Lately, I’ve been working on some projects that require internationalization. I find it annoying to have to type
namespace.key each time I translate something. I can use lazy lookup1–
t('.key')–but it defaults to
locale.resource.key, which is not always desirable.
Wouldn’t it be nice if I could use lazy lookup and have granular control over the namespace? So, for example, if I typed
users#show the scope would default to
So, to have my cake and eat it, I wrote I18nLazyLookup. It lets you use lazy lookup with custom scopes.
How does it work?
The library inserts a customisable namespace in the scope between the
locale and the
resource keys. The following table shows the differences (in bold) between I18nLazyLookup and i18n-rails.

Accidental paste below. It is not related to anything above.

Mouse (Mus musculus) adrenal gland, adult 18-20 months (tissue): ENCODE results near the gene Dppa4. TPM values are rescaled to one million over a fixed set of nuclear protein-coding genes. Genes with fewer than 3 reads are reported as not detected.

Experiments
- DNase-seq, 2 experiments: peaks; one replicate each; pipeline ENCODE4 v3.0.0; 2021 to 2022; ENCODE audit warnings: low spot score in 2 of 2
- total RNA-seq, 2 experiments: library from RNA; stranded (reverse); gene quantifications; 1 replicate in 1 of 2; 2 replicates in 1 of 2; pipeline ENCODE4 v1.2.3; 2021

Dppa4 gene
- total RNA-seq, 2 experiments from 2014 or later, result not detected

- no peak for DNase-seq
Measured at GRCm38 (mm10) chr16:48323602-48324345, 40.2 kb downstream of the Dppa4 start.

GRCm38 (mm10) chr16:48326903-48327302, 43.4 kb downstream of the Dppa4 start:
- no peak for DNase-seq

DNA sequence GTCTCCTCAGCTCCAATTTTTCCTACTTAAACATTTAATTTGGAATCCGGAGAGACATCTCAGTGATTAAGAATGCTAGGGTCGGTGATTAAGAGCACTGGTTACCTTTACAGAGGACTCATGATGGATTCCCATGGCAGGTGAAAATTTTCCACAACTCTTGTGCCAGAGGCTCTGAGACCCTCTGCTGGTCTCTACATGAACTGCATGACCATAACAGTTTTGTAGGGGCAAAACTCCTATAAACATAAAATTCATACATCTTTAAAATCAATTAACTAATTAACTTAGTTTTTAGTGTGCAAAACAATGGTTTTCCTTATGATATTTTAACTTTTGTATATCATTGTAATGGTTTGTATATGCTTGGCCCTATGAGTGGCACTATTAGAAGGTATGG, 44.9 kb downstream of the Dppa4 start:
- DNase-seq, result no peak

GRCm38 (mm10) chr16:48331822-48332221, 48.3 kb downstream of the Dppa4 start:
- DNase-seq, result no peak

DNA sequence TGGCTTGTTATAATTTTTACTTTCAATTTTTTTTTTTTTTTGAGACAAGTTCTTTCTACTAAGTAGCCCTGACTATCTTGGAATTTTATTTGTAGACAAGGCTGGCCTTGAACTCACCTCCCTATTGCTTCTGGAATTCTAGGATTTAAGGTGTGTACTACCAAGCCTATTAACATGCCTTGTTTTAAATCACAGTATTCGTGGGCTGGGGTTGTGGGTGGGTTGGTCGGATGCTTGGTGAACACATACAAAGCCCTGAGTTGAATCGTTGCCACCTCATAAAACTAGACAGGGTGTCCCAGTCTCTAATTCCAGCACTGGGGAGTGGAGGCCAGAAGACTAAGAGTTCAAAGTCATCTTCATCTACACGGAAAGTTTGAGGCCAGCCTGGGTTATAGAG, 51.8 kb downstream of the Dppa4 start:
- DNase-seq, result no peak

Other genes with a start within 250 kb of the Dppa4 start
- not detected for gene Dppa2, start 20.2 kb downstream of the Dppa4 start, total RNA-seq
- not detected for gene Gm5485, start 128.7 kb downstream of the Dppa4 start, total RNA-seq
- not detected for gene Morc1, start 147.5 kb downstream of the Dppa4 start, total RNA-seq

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Say you are in
users_controller#show and you want to flash a welcome message.
Here, the scope for
welcome_message defaults to
en, the top level namespace. This is not a good way to structure locale files, and they’ll soon become messy and unmanagable. It’s better to scope them under a namespace.
This is better, but it’s a lot to type. It would be nice if we could write
t('.welcome_msg'), but we can’t because rails-I18n scopes the translation to
en.users.create.welcome_msg. Our controller namespace is missing.
And that’s where I18nLazyLookup helps. It lets you use lazy lookup with custom namespaces. This makes changing the structure of translations easy.
If the defaults don’t work for you, you can customise the namespaces with an initializer.
The namespaces now resolve according to the following table.
Check out the project repo on Github for more details.